Hedda Bolgar

The therapist in the garden of her Brentwood home. (Brian Vander Brug / Los Angeles Times / September 10, 2008)

In 40 years of interviews as a journalist, I've never met anyone quite like Hedda Bolgar.

The pioneering psychoanalyst, who attended lectures by Sigmund Freud as a young woman and fled Vienna for the United States when the Third Reich entered Austria, was teaching and seeing patients at the age of 99 when she told me:

"I'm so far behind, I can never die."

Three years later, the Brentwood resident was still a working therapist at age 102, when she received an Outstanding Oldest Worker Award in the nation's capital. When I called to congratulate her, she talked about a lecture she was preparing, among other projects she was juggling.

Several of the therapist's friends contacted me Monday with the news that Bolgar, who once told me she didn't fear death but didn't want it to be too "undignified or painful," died peacefully Monday morning at the age of 103 in the home where she dazzled me with her intellect, spunk and grace.

"It's probably not a coincidence that she held on to life until Mother's Day, as she was indeed the mother of a generation of psychologists, psychoanalysts, and an entire community of mental health workers and patients," said Janet Woznica, a longtime friend and director of the Los Angeles Institute and Society for Psychoanalytic Studies.

Woznica said Bolgar, a founding member of that organization, lectured just three weeks ago on the traumatic effects of forced migration.

"She was wisdom," said Allen Yasser, co-founder with Bolgar of the Wright Institute of Los Angeles, which trains psychotherapists and offers low-cost treatment.

Yasser noted that Bolgar also helped establish the California School of Professional Psychology in 1969 and was chief psychologist at Mt. Sinai Hospital in L.A. beginning in 1956.

Yasser said that even as her health failed in the last month, Bolgar kept rallying.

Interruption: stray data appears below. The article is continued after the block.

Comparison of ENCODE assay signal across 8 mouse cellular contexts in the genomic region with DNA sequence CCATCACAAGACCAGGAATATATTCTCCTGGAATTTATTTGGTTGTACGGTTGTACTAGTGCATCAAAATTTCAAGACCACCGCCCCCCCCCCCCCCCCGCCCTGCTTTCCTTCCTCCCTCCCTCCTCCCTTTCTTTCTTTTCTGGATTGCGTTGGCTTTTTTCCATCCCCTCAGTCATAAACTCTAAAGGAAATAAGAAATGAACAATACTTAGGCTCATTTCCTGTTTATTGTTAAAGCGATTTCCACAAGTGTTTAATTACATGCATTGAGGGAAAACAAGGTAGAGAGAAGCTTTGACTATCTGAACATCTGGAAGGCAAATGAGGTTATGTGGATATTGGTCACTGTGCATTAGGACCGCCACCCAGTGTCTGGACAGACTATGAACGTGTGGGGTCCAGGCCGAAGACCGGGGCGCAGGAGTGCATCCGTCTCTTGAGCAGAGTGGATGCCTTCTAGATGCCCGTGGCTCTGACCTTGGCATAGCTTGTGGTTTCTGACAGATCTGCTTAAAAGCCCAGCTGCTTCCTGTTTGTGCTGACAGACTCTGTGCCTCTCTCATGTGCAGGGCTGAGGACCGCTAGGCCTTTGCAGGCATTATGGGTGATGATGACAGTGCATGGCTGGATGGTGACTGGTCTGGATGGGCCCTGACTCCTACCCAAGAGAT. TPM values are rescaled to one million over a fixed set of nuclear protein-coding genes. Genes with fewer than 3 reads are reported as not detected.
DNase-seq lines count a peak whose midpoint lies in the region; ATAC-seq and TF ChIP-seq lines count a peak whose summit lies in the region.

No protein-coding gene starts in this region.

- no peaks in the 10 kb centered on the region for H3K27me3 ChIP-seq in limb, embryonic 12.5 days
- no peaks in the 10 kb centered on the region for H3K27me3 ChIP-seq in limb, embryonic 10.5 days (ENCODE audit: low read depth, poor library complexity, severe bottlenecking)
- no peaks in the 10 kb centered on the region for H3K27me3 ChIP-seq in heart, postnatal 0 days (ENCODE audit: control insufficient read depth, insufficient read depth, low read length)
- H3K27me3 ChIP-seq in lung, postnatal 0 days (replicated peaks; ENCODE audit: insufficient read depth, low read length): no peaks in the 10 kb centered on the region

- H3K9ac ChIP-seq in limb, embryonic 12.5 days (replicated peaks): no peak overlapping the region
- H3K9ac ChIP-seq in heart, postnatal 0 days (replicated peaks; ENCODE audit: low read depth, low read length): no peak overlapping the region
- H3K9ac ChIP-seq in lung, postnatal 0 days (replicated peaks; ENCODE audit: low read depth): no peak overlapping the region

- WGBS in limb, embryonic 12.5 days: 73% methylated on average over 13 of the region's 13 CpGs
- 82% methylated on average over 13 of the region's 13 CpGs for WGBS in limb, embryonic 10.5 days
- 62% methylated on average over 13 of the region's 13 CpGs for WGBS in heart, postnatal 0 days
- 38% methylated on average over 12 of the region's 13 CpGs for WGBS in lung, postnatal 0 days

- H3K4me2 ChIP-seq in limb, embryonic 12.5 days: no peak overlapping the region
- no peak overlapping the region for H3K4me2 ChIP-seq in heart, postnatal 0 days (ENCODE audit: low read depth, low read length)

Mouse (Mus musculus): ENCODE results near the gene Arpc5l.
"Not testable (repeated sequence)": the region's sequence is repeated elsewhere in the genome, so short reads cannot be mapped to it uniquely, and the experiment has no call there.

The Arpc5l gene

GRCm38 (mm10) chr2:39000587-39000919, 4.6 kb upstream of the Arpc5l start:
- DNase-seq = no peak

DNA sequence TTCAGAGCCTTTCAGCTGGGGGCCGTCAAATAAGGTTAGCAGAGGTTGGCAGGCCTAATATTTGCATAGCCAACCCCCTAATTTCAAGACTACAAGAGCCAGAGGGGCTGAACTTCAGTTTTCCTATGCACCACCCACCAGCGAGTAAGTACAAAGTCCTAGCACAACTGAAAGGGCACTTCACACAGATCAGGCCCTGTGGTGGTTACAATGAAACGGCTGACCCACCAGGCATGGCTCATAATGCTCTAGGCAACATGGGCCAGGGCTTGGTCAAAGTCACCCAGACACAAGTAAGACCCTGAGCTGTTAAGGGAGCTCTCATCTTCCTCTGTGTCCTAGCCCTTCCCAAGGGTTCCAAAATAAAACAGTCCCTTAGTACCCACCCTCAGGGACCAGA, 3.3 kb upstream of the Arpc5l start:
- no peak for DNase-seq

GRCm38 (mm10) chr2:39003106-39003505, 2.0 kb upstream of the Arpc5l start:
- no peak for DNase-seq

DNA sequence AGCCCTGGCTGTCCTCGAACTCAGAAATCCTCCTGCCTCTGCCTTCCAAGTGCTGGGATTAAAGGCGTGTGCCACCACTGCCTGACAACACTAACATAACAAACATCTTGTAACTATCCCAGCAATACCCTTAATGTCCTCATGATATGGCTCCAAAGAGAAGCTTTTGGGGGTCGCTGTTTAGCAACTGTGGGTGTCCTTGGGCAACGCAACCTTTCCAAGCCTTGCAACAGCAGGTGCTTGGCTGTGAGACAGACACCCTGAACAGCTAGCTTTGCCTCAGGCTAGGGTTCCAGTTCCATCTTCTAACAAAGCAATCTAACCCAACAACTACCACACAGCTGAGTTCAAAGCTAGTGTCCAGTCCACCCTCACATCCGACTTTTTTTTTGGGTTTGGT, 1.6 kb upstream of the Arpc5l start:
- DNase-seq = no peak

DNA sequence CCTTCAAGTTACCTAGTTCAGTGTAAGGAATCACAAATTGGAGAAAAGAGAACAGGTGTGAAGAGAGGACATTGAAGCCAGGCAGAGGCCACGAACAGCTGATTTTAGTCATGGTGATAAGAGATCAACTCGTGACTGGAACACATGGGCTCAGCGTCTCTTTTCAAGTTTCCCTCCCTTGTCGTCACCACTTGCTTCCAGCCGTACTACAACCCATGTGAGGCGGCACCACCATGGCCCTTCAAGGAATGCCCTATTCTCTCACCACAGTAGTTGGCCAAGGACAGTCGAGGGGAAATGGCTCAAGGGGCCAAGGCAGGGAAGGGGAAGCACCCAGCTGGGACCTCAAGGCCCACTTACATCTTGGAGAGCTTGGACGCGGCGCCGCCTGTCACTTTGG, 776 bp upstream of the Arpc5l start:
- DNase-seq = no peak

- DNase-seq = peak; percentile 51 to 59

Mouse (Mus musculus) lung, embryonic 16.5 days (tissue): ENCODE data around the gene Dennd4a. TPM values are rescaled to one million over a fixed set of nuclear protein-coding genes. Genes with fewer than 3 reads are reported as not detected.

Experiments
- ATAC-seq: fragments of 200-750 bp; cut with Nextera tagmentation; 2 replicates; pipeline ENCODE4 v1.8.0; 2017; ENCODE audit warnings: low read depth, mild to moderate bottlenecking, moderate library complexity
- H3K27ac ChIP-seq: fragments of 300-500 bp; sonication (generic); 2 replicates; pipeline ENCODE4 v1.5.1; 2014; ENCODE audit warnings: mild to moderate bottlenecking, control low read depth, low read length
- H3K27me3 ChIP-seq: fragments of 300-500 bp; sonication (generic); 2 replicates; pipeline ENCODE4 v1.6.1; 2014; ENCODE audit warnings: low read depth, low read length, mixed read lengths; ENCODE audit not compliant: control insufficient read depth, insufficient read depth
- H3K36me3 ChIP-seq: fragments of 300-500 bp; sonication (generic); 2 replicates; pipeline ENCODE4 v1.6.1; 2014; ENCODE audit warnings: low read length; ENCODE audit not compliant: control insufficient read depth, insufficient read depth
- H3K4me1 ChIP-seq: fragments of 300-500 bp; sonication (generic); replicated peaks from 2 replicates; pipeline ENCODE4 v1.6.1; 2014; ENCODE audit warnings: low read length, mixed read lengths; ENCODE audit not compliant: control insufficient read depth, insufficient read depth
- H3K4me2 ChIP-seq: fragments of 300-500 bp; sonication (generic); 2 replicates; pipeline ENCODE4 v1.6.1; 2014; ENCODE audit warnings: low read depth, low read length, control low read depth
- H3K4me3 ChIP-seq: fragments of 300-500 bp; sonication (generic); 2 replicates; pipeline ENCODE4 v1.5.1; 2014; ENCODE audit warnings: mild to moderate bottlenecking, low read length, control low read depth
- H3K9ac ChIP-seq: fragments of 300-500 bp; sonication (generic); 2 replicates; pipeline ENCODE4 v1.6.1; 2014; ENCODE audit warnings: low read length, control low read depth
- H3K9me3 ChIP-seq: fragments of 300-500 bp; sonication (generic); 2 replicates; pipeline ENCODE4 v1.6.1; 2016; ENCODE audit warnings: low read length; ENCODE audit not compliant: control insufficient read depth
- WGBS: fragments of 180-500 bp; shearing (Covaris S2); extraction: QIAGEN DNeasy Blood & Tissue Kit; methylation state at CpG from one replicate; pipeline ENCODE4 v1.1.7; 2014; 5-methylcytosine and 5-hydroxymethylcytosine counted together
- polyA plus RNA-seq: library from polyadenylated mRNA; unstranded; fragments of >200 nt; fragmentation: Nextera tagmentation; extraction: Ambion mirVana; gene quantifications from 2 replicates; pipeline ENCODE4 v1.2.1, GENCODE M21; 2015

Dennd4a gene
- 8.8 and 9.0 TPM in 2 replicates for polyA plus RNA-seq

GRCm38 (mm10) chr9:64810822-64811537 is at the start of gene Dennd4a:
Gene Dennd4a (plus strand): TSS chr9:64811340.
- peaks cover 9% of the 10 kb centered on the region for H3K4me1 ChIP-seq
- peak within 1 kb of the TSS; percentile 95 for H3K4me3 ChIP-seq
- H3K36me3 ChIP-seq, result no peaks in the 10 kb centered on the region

"Her mind was completely undiminished. Until the end ... you could ask her what happened in '38, or what happened in sixth grade," said Yasser, and there'd be a lively conversation about it.

Bolgar "could spark plug things like no one I've ever met," said Yasser. Four years ago, she got to thinking about the relationship between psychoanalysis and social justice and organized a wildly successful three-day conference called The Uprooted Mind.

She was also fond of hosting salons in her home, where she was never bashful about speaking her mind, such as when she called out the sadly misguided "lemmings" who dared threaten institutions like public education, Social Security and Medicare.

"I've lived through revolutions, famine, war. Things like that," Bolgar once told me, as if to explain the origins of her undying activism and penchant for candor.

Bolgar's husband, economist Herbert Bekker, died in 1973. But as Yasser put it, "She was never alone," living in a world of ideas and friends and new experiences. At 100, she discovered the Internet and began devouring catalogs on psychoanalytic research.

Bolgar told me her commitment to social justice came in part from her father, a historian and Hungarian ambassador to Britain, and her journalist mother, one of only two female war correspondents during World War I.

"What I grew up with was, if there's an unmet need in the world, you try to meet it," said Bolgar. "And if there's a problem, you try to solve it."

Hedda Bolgar, a true original, was an inspiration. She will be missed by many, and remembered for a life well-lived.